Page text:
Revisiting Hong Kong’s Western district


The Hong Kong Museum of Medical Sciences 


Last year I wrote about Hong Kong’s mid-levels and Sheung Wan districts, and within a year, the streetscape has changed immensely in this rapidly-changing city, so I have returned to see what is new and how things have changed.

My journey began from Mid-Level’s Caine Road, the once quiet residential street is now more bustling than ever thanks to the opening of new cafes and eateries. One of the new addition is IPC foodlab (38A), an organic cafe that advocates locally grown produce. The cafe provides eat-in or takeaway options and sells a range of healthy food products from around the world. Right next to it is Maison Eric Kayser Artisan Boulanger Café, the French boulanger’s third outlet in Hong Kong. Aside from the bakery, there is also a small bar area for quick lunched/coffees, although the sandwiches are pricey, the quality is high. Another good lunch option is il bel paese (85), a long-standing Italian deli/grocery shop that has a few tables in the quiet back room where one can have a simple meal or coffee.


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Top left: IPC foodlab; top right: Rosie Jean’s cafe; bottom left: salad at il bel paese; Bottom right: Freshness coffee


It is hard to miss the global coffee craze in recent years, and as a coffee lover, I would be more than happy try a new independent coffee shop than the regular chains. And this craze is evident on the west side on Caine street as there are three new cafes here including the kids-friendly Rosie Jean’s Cafe (119), which provides a playground on the terrace for kids to play while parents can chill inside; one for the grown up and coffee connaisseur, Filters lane (111); and a cosy and friendly Freshness coffee (138). Having tasted Filter Lane‘s americano and drip filter, I would say that latter tastes better as I find their americano too acidic for my liking. Like Filter Lane, Freshness coffee is opened by a coffee enthusiast, I enjoyed their coffee but I found the service a bit too attentive, which made me feel slightly uneasy as I was the only customer there at the time.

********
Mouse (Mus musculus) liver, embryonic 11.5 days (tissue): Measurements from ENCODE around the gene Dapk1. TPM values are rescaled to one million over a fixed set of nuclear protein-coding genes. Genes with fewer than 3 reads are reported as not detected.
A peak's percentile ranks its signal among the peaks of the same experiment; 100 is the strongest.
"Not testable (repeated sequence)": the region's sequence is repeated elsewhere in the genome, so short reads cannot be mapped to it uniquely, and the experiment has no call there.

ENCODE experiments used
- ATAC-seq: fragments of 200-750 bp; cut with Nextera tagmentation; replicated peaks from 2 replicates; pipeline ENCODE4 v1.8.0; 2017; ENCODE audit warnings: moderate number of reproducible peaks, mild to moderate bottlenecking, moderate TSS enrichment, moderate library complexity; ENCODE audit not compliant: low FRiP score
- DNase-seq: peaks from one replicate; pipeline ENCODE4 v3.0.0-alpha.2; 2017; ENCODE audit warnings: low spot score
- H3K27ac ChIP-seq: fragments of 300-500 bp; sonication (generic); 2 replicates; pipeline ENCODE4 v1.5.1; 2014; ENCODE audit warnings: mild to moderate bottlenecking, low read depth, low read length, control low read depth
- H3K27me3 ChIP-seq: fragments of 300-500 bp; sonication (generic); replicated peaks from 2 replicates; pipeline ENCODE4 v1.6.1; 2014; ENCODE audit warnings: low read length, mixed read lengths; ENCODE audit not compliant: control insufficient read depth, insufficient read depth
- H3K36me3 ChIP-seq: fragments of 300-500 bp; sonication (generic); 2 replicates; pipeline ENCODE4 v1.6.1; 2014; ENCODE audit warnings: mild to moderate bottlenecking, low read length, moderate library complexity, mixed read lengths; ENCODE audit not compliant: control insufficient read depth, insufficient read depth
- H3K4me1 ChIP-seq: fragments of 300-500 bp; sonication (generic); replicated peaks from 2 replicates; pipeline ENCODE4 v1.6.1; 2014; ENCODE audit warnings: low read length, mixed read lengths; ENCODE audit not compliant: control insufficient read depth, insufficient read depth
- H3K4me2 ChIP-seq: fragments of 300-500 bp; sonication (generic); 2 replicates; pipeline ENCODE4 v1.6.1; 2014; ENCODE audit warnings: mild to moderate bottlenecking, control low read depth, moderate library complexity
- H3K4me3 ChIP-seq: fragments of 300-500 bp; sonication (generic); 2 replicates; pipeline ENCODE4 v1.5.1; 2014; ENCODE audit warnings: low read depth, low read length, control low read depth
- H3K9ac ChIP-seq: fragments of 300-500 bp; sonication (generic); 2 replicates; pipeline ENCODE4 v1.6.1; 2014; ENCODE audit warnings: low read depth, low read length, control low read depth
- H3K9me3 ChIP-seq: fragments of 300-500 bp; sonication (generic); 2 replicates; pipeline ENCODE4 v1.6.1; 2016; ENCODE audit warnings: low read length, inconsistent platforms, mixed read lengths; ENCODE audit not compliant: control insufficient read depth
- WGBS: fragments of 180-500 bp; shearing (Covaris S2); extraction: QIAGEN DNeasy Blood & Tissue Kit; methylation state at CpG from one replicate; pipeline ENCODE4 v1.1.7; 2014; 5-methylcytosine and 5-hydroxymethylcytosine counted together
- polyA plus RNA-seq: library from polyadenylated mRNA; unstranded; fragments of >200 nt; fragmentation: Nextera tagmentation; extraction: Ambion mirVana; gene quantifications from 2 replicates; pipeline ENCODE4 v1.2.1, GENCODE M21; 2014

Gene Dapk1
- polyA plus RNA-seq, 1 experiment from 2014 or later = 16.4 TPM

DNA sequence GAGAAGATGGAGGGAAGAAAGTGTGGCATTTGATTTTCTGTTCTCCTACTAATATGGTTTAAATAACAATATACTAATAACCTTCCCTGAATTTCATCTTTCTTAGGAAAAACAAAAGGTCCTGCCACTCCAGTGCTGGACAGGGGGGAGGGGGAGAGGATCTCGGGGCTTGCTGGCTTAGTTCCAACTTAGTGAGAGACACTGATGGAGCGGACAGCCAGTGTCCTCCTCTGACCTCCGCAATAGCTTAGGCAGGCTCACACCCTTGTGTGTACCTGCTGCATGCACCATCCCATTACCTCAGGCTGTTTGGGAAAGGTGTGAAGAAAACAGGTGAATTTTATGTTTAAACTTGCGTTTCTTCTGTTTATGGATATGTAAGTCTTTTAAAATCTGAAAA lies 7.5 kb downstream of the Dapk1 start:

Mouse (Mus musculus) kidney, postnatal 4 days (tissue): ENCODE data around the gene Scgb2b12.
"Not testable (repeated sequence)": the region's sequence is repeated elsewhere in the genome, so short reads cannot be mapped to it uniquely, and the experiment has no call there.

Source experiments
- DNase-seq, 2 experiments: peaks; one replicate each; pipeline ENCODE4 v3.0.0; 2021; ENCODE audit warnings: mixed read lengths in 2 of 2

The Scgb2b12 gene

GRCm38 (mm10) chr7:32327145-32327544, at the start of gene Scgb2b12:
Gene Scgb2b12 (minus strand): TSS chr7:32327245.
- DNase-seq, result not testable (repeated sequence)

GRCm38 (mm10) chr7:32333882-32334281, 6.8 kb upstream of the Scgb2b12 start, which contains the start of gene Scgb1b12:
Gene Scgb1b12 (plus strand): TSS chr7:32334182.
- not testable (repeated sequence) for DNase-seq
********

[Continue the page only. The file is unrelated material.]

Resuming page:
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Flats or trainers are preferable here as there are steps and slopes everywhere…


The central and the western district of Hong Kong is full of steps and slopes, so high-heels are not recommended if you intend to walk a lot around this area. Ladder Street is one of the famous street (or rather steps) that starts from Queen’s Road Central and ends on Caine Road. And the Hong Kong Museum of Medical Sciences is just off Ladder Street and 5 mins walk from Caine Road.


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Hong Kong Museum of Medical Sciences


Shamefully when I lived in Hong Kong (quite a while ago), I rarely visited local museums and I only found out about this ‘hidden’ museum in recent years. Established in 1996, this unique institution charts the historical development of medical sciences in Hong Kong. The institute occupies the original site of The Old Bacteriological institute, established in 1906 as the first purpose-built medical laboratory in Hong Kong and later the Pathological Institute. The listed Edwardian style architecture is a hidden gem in Hong Kong and it even has a small but pleasant herbal garden. The entrance fee to the museum is $20, and visitors can wander around the 11 galleries including a temporary exhibition on the ground floor. The museum is not very big but there are many interesting displays including x-rays of bounded feet, old medical tools and equipments, and information on historical events such as plagues to recent epidemic outbreaks in Hong Kong. I am glad that many original architectural details have been preserved inside the building, and it is one of the few places left in Hong Kong where visitors can imagine what it used to be like back in the colonial days.


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 Po Hing Fong – 2nd & bottom row left: Po’s Atelier; bottom right: Blake garden